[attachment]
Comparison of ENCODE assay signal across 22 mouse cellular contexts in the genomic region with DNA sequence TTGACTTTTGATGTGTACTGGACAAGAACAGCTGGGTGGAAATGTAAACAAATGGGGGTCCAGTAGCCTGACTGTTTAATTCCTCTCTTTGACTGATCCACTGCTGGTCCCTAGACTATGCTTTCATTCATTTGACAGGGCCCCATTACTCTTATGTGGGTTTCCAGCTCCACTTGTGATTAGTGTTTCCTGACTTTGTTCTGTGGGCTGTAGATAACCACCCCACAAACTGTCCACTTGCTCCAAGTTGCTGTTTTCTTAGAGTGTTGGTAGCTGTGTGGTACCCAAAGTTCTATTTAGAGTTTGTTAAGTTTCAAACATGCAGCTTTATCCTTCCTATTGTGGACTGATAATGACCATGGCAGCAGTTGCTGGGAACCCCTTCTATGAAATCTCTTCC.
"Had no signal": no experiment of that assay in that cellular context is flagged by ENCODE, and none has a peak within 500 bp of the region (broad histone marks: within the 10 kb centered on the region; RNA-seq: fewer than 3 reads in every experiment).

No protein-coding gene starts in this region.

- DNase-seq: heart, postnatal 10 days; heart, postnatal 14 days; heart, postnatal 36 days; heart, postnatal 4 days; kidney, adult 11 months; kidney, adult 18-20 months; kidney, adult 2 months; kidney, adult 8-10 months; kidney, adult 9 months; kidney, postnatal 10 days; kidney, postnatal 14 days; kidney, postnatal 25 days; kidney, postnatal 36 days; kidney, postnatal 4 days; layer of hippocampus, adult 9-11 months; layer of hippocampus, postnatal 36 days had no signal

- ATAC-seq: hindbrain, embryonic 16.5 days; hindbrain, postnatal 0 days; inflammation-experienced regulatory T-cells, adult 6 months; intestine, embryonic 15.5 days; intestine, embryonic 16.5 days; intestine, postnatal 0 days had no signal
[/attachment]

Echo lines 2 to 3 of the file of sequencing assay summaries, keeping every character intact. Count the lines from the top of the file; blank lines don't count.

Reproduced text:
"Had no signal": no experiment of that assay in that cellular context is flagged by ENCODE, and none has a peak within 500 bp of the region (broad histone marks: within the 10 kb centered on the region; RNA-seq: fewer than 3 reads in every experiment).

No protein-coding gene starts in this region.